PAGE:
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Alexander J. Motyl
Yanukovych: The Man Who Would Be King

Viktor Yanukovych owes African Americans an apology.

Not for permitting his Regionnaire pals to devastate Ukraine. For that he should apologize to his own people, who elected him to improve the country and not destroy it.

No, Yanukovych owes African Americans an apology for comparing himself to Martin Luther King Jr. He does that in the concluding chapter of his recently published English-language book, Opportunity Ukraine. The chapter, titled “I Have a Dream,” consists of numerous paragraphs that begin with those very words to express the Ukrainian president’s vision of Ukraine.

The choice is not accidental. As Yanukovych writes on page 288:

“I Have a Dream” was the name of a famous speech by Martin Luther King, the great American advocate of civil rights and a Nobel Peace Prize winner. I too have a dream: a strong and prosperous Ukraine. And I am going to talk about this dream of mine below. I will tell you about the dream that will, without a hint of doubt, certainly come true.

In other words, Yanukovych thinks of himself as the Ukrainian Martin Luther King.

That takes chutzpah, gall, cynicism, and ignorance.

After all, Martin Luther King and Viktor Yanukovych couldn’t be more different. King was a deeply devout man who was unconditionally committed to justice and human rights for all human beings—for blacks and for whites. King confronted prejudice and was willing to sacrifice his life for the good of humanity. King abjured power and wealth because he knew that they interfered in his quest for the good. King stood for love, not for hate.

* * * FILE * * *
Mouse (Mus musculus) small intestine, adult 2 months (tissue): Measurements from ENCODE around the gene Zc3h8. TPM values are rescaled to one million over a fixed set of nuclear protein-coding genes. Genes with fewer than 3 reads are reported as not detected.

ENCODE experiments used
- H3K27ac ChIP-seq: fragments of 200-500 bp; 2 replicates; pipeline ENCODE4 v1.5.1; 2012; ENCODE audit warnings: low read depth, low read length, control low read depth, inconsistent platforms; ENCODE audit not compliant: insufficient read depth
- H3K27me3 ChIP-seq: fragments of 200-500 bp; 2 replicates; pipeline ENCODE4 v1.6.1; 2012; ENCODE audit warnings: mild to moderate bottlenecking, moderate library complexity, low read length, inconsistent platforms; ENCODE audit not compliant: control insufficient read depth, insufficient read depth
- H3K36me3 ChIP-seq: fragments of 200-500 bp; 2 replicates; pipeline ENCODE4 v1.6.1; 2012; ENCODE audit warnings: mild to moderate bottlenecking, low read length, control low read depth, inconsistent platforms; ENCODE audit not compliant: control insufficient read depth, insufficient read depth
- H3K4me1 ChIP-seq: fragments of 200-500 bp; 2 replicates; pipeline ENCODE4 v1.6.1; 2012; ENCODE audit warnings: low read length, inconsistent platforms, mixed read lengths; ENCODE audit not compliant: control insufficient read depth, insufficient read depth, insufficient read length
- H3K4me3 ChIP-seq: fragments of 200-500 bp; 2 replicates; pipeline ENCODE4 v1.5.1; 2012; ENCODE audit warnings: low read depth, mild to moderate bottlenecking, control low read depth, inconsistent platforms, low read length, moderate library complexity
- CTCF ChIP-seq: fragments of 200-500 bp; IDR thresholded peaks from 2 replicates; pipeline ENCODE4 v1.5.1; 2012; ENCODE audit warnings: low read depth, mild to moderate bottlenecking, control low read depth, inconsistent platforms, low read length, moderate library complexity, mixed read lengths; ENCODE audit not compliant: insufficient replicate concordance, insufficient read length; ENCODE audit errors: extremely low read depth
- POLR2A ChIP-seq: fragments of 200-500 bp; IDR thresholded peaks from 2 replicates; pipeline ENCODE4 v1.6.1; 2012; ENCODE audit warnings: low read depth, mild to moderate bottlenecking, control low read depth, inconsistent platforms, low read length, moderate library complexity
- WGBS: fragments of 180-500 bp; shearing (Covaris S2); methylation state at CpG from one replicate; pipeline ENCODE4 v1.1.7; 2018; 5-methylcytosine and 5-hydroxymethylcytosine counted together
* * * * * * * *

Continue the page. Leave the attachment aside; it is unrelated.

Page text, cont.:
King would never have rolled back democracy, violated human and civil rights, amassed virtually limitless power, privileged the secret police, consorted with criminal elements, appropriated an enormous estate, surrounded himself with luxury, ignored the misery of the population, promoted ethnic chauvinism, and divided the people.

King would never have abused religion. He would never have falsified elections. He would never have twisted the courts. He would never have regarded the people as chattel. He would never have discriminated against any language or culture. He would never have jailed his political opponents. He would never have aspired to be president for life.

Shame on you, Mister President, for suggesting that you and Martin Luther King have anything in common.

What’s next? A Sermon on the Mount—delivered from your helicopter?

It’s time, Mister President, to examine your conscience and take a deep look at yourself and your friends.

If you truly want to follow in Martin Luther King’s footsteps, start by apologizing to African Americans for insulting his memory. Then beg your own people to forgive you. I doubt that they will. Having been systematically pillaged and exploited by your friends, they may be rather more inclined to curse the day you seized power. Finally, tell the thugs who serve you to don sackcloth and ashes.

If Canossa isn’t where you want to go, then permit me, respectfully, to propose another destination: Porte au Prince—and a more appropriate role model: Papa Doc Duvalier. He ruled Haiti with an iron fist, let the Tontons Macoutes run roughshod over his critics, presided over Haiti’s decay, and left the Haitians with a corrupt heir—Baby Doc.

With two Baby Docs in tow, you and your sons can aspire to misrule Ukraine even longer than the Duvaliers. But at least be honest about it.

Let Ukrainians know that your dream is their nightmare.

Alexander J. Motyl's blog

Nov 22, 2011